insects: the meat of the future?

Did you know that around 2 billion people around the world choose to eat insects as part of their regular diet? The practice of eating insects is called entomophagy (say en-toe-moe-fay-gee) and is most common in tropical areas where larger species can be found all year round.  Around 1900 different species are regularly eaten, including beetles, caterpillars, bees, ants, grasshoppers and crickets. These insects are an important part of people’s diets as they are rich in protein and vital minerals and vitamins. 

Across the world, 90% of people are meat-eaters. Of course, most of the meat eaten comes not from insects but from larger animals such as cows and sheep. With the world’s population set to reach 9 billion by 2050, the huge demand for animal protein is growing all the time.  We are using more and more land to farm animals for food, contributing to potentially catastrophic climate change and biodiversity loss (the variety of different living things found in the environment).

Herd of cattle graze in a pasture near a village/Image credit: World Bank Photo Collection , CC BY-NC-ND 2.0

Deforestation / Image credit: World Bank Photo Collection , CC BY-NC-ND 2.0

You may think that eating insects sounds disgusting. Many of us don’t like the idea of munching on a mantis or crunching a cricket but, with rising demand for meat protein, could insects provide a solution for this global problem? 

Insects to the rescue?

At the moment, most insects that are eaten come from the wild but there are lots of good reasons to consider farming insects. 

The demand for meat and dairy products has resulted in more and more land being used for farming, leading to the destruction of many habitats. This is having a devastating effect on our planet’s biodiversity as many plant and animal species have nowhere to thrive and many are now under threat. Farming insects, however, needs much less land and water.  For example, 400 square metres of land are needed to produce just 1 kilogram of beef, but 1 kilogram of crickets can be produced from just 30 square metres.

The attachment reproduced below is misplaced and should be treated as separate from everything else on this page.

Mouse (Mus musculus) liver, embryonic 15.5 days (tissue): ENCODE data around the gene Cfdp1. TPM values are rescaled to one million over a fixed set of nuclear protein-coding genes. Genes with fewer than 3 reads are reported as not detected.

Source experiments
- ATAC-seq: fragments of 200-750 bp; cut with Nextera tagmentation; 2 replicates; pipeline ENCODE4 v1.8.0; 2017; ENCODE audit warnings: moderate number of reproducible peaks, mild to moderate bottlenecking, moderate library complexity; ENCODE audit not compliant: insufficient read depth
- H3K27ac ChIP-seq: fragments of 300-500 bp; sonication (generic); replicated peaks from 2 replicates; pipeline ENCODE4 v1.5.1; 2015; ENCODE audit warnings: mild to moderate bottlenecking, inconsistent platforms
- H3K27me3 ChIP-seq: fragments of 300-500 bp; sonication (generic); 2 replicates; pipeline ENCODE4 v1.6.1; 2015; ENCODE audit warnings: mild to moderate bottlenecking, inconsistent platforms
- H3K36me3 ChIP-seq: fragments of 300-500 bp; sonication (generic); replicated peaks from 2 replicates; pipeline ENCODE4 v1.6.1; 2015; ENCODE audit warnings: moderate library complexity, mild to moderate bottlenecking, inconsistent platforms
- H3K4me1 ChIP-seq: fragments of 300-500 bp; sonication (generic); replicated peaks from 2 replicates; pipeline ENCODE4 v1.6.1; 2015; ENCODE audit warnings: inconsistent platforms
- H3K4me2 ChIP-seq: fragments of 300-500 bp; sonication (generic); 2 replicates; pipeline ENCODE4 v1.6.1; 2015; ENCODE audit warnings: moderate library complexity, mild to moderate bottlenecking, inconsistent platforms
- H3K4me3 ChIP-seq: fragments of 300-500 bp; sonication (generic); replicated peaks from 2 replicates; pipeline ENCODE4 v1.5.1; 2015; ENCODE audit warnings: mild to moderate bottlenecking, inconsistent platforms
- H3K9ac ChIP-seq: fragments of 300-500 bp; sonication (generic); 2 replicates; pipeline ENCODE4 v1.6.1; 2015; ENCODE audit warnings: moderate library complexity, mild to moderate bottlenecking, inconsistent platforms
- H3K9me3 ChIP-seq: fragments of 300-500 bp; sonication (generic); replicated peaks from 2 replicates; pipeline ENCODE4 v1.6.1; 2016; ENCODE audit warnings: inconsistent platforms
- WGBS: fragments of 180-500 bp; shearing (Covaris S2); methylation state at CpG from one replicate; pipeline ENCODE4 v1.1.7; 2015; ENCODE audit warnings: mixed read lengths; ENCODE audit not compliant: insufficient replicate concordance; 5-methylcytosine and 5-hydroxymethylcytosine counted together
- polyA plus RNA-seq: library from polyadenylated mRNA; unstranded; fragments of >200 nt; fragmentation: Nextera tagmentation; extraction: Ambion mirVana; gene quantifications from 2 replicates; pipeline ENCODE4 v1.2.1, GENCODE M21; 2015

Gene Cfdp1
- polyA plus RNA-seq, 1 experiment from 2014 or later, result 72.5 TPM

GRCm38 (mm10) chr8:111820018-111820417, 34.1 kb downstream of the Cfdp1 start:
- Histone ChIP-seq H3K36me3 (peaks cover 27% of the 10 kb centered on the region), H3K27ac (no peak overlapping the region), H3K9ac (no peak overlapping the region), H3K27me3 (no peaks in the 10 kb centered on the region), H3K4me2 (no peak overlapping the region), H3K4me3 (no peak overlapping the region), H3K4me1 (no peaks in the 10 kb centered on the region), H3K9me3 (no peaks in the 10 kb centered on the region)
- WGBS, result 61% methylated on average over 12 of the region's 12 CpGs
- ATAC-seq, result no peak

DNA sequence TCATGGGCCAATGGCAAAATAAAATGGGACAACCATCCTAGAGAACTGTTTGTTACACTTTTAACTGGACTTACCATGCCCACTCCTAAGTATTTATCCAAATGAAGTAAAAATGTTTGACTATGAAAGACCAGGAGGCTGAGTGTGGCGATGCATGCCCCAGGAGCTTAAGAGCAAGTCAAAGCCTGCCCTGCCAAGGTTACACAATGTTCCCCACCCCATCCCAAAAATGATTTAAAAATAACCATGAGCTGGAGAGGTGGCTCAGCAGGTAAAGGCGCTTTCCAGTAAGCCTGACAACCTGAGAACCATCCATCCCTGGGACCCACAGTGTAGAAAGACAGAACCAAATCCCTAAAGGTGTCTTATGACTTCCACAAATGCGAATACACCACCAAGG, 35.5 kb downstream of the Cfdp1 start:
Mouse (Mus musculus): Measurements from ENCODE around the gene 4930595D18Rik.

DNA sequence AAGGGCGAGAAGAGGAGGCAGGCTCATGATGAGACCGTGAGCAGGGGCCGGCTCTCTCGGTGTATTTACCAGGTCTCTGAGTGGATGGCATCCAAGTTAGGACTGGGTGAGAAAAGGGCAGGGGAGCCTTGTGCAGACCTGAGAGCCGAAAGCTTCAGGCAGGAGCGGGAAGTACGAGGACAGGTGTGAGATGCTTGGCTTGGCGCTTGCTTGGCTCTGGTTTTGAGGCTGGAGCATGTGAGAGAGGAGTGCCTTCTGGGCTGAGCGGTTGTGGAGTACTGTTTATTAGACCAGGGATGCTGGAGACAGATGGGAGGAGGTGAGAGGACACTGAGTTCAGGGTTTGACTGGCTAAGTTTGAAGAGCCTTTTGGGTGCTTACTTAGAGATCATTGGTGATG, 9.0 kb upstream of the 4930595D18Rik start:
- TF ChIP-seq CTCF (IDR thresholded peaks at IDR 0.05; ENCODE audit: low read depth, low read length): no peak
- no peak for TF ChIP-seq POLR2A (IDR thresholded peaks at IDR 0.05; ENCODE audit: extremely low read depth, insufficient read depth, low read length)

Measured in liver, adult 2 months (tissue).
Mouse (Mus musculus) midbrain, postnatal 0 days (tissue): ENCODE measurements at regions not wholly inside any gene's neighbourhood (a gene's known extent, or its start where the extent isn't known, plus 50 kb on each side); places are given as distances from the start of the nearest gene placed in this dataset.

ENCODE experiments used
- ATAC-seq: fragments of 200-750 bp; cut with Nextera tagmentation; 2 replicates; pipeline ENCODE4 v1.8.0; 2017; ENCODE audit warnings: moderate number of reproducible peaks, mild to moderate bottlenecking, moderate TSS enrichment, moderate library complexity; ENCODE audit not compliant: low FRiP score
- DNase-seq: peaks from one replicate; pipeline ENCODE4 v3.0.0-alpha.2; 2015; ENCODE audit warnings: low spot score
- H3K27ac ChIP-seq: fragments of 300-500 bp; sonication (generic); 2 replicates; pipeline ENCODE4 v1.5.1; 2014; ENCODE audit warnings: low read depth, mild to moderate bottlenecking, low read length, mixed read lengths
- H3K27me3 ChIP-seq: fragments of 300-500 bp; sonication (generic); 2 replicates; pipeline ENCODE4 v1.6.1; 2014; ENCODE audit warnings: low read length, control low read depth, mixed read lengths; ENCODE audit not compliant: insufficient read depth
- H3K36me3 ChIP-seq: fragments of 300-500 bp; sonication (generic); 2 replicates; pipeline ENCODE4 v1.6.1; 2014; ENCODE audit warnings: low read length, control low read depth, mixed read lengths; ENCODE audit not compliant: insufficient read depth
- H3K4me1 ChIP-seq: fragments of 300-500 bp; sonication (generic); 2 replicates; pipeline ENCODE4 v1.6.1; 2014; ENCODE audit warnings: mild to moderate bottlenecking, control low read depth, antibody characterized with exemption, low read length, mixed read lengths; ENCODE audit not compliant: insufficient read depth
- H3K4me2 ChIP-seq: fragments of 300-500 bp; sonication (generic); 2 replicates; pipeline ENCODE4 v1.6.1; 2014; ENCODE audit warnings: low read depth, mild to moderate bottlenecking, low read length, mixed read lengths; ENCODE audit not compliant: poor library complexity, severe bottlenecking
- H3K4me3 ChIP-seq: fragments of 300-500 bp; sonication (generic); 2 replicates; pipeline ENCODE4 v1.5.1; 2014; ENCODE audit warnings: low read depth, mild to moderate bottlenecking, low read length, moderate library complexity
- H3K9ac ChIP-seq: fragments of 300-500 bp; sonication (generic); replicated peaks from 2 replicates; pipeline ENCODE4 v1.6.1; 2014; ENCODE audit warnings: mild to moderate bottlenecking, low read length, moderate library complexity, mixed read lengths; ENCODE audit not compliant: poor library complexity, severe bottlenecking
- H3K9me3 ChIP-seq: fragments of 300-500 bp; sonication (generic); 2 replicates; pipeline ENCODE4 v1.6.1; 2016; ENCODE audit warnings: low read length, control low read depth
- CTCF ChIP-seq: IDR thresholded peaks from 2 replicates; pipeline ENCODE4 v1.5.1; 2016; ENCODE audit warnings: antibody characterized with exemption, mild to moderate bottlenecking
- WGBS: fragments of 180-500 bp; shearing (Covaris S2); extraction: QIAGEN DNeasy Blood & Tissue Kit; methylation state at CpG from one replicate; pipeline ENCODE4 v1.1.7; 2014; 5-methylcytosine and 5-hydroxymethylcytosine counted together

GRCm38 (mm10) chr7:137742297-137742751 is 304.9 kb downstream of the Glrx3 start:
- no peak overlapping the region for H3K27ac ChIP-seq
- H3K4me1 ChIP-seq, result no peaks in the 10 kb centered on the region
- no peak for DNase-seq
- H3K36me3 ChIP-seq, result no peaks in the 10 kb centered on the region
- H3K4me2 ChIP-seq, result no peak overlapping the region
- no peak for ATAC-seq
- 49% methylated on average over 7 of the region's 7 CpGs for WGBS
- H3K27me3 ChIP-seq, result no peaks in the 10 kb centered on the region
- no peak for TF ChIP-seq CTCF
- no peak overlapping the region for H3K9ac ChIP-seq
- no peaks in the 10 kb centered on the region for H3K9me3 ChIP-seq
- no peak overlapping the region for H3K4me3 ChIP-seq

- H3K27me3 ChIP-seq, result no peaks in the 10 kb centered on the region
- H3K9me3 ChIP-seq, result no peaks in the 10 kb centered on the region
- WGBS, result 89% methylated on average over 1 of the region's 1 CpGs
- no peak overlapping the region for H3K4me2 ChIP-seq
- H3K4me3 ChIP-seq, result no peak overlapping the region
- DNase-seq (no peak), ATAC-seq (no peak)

Another problem with cattle farming is the production of greenhouse gases. Cows and other large animals produce huge quantities of methane; a greenhouse gas that contributes to global warming.  At the moment, livestock are responsible for more greenhouse gases than all the cars, planes and other forms of transport in the world. In contrast, most insects don’t produce methane gas as a waste product. 

Of course, it’s not as simple as just switching from farming cows to farming crickets.  What about the millions of farmers around the world who rely on rearing cattle for their living?  What would happen to all the land that is currently being used to farm livestock?  Is it ethical to kill insects for food?  Read on for some suggestions about where to find out more about these issues and debates.

Find out more

If you are interested in finding out more about sustainability of meat production and consumption, including the idea of eating insects, why not:

  • Visit Meat the Future. This exhibition, opening on 28th May 2021 here at Oxford University’s Museum of Natural History, looks at the health, environmental, social and economic impacts of meat and dairy production and consumption, and explores the future of food by examining the findings of the Livestock, Environment and People Project (LEAP).
  • Take a look at these videos and articles which talk more about the issue of sustainability in farming and discuss the pros and cons of eating and farming insects:

Should we eat bugs?  

Arguments against eating insects

What do you think?

We would love to hear what you think on this issue. Do you think farming insects is a good idea? Would you eat a beetle burger? Do you think there are other ways to cut global consumption of meat and dairy products? Let us know you thoughts below or by using the Contact Us page.